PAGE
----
The Downfall parody videos so popular on YouTube may be going the way of the dodo, thanks to a copyright claim filed by Constantin Film, the production and distribution company responsible for the movie.
The famous Downfall parodies are about as close to required viewing as you're going to find on the internet. Even my dad has sent me a link to one of them, although I can't remember which. And for good reason, because there are dozens of the things: Hitler Gets Banned From Xbox Live, Hitler Moves to North Dakota and Hitler Angry at Favre for Staying in Minnesota, to name but a few. Most are fairly dull but a few are absolutely inspired; even Oliver Hirschbiegel , the director of Downfall (Der Untergang in the original German), is a fan, saying in January, "Many times the lines are so funny, I laugh out loud, and I'm laughing about the scene that I staged myself!"
Constantin Films, on the other hand, doesn't have such a charitable view of the videos and has begun issuing copyright claims to YouTube, forcing their removal. The sheer number of them makes it a daunting task but many, including Hitler Learns Leno is Moving Back to Late Night, the aforementioned Hitler Gets Banned From Xbox Live and even the incredibly meta Hitler Makes a YouTube Video are already gone. New Hitler videos, meanwhile, are apparently getting the axe as soon as they arrive; one about the leaked iPhone controversy was taken down the same day it was uploaded.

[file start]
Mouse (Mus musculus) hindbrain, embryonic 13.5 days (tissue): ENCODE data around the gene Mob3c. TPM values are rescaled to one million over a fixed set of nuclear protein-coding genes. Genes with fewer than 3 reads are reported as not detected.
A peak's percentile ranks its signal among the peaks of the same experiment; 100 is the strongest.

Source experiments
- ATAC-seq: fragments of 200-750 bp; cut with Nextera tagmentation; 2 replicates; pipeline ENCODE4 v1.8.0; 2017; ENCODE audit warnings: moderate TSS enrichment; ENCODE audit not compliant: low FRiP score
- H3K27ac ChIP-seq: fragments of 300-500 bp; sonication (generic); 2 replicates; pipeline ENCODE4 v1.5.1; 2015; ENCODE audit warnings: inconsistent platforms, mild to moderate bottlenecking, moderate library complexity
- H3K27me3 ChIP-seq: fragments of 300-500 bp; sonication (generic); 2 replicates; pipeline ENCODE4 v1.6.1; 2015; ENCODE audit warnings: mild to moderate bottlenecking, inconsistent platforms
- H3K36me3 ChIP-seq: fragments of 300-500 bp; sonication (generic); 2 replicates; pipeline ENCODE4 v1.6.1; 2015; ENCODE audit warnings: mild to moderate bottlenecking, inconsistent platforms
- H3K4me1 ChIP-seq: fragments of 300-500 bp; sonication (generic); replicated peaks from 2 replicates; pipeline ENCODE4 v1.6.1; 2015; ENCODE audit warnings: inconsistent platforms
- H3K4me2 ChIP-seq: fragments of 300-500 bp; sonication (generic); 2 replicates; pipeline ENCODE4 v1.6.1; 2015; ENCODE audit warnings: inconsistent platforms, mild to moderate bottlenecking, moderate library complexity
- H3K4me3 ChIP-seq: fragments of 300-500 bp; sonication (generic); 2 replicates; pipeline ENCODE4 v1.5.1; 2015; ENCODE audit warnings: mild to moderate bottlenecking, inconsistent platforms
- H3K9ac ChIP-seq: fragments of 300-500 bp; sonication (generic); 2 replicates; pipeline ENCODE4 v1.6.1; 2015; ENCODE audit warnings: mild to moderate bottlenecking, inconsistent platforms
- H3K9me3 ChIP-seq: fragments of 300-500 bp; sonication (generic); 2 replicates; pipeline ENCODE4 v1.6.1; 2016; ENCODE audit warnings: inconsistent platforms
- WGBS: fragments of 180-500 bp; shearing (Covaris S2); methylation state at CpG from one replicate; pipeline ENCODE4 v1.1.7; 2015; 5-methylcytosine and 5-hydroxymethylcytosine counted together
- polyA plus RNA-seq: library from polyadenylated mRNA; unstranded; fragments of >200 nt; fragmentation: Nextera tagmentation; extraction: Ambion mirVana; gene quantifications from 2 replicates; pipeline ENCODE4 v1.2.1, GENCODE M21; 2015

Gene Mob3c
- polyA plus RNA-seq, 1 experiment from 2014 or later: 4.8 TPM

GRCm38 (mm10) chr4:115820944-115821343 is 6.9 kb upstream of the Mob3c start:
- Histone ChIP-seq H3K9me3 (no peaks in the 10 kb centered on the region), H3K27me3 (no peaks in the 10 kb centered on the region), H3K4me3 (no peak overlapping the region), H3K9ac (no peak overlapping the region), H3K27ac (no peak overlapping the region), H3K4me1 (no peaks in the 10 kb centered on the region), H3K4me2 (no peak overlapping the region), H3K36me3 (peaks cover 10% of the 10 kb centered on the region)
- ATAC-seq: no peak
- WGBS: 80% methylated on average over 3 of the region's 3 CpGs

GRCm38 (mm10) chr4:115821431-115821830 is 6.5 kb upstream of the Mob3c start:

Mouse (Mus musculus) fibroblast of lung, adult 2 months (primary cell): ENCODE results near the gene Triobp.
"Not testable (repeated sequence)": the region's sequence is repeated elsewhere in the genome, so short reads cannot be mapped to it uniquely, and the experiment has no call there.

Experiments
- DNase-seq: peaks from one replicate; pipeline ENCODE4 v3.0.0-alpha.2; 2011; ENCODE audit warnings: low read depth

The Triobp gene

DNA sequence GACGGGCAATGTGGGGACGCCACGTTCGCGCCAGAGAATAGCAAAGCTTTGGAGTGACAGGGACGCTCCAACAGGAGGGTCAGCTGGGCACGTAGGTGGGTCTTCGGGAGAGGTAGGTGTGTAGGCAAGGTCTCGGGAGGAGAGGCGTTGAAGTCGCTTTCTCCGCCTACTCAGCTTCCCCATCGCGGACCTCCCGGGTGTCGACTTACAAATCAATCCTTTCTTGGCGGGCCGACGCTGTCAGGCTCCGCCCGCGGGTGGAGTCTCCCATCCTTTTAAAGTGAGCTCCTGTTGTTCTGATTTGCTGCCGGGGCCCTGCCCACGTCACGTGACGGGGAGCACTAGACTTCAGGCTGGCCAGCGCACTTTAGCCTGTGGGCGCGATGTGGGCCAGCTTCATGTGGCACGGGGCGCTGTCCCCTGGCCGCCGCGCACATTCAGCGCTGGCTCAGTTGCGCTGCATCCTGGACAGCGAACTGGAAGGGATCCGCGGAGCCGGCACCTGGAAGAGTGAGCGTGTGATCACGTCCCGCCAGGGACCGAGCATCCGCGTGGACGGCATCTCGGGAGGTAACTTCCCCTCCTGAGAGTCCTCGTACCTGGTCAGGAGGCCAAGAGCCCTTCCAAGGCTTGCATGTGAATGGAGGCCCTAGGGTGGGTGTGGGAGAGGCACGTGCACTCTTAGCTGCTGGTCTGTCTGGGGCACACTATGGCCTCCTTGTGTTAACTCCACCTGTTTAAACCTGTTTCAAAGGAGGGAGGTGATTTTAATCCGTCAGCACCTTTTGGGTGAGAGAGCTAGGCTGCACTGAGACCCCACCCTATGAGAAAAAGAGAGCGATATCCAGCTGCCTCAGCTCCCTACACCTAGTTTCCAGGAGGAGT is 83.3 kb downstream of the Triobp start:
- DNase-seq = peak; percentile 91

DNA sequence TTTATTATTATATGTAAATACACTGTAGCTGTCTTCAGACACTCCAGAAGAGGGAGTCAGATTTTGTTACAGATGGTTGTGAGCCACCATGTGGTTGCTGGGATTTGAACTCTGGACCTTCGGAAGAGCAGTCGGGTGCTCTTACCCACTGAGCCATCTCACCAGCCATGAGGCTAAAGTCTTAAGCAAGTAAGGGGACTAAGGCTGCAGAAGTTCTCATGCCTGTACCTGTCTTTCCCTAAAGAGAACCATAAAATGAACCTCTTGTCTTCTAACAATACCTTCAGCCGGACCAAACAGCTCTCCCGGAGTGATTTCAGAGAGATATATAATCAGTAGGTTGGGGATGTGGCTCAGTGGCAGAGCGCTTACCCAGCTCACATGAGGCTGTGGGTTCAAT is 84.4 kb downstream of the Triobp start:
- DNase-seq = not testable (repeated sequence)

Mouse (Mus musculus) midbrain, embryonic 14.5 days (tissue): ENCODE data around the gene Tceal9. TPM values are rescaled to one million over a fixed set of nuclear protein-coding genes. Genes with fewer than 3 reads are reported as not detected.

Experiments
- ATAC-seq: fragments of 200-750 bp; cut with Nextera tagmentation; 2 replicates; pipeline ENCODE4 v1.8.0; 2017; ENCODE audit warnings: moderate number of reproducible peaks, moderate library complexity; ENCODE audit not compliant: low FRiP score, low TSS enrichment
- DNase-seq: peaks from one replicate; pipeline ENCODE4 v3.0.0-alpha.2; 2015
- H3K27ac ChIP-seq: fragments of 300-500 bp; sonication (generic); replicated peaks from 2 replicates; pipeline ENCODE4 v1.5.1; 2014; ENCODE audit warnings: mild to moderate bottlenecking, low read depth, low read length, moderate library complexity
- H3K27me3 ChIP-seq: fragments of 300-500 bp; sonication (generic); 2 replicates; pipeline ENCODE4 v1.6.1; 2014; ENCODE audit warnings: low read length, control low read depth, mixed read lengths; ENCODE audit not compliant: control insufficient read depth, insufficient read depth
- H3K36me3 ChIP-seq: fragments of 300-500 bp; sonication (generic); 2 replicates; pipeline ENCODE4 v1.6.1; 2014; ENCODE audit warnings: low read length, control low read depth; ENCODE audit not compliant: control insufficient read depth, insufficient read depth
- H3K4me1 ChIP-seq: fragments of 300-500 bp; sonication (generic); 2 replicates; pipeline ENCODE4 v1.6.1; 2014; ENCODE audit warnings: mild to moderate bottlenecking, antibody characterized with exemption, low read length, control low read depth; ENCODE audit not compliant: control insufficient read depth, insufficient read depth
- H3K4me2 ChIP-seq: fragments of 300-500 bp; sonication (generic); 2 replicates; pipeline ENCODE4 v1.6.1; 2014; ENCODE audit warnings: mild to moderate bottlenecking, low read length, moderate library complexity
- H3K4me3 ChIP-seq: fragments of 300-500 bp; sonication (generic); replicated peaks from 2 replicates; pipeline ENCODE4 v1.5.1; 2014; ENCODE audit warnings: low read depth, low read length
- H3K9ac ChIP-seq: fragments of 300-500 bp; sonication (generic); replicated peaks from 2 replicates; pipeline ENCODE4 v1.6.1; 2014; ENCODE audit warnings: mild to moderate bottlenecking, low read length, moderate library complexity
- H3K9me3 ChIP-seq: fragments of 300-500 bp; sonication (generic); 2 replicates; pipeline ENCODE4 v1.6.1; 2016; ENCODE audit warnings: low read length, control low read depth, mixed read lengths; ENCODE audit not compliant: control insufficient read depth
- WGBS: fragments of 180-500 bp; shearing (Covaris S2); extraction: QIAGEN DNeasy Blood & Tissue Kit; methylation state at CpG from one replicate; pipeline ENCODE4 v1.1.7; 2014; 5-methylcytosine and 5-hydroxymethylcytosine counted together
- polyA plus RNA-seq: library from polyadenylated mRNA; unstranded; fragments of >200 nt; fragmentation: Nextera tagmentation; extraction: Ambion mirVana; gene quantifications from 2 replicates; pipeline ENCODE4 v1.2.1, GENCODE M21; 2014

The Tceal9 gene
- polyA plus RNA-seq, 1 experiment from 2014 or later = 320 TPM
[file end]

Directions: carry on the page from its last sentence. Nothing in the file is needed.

The irony of Constantin's action is obvious: Many movie fans have made a point of seeing Downfall precisely because of these videos. The copyright claim may be valid but the fact is that you can't buy that kind of publicity, and I cannot fathom why Constantin would ever want to pull the plug on it. Whatever the reason, the bottom line is this: If you want to see any of these videos, you better be quick about it.
And please: Nobody tell Hitler.
Source: Open Video Alliance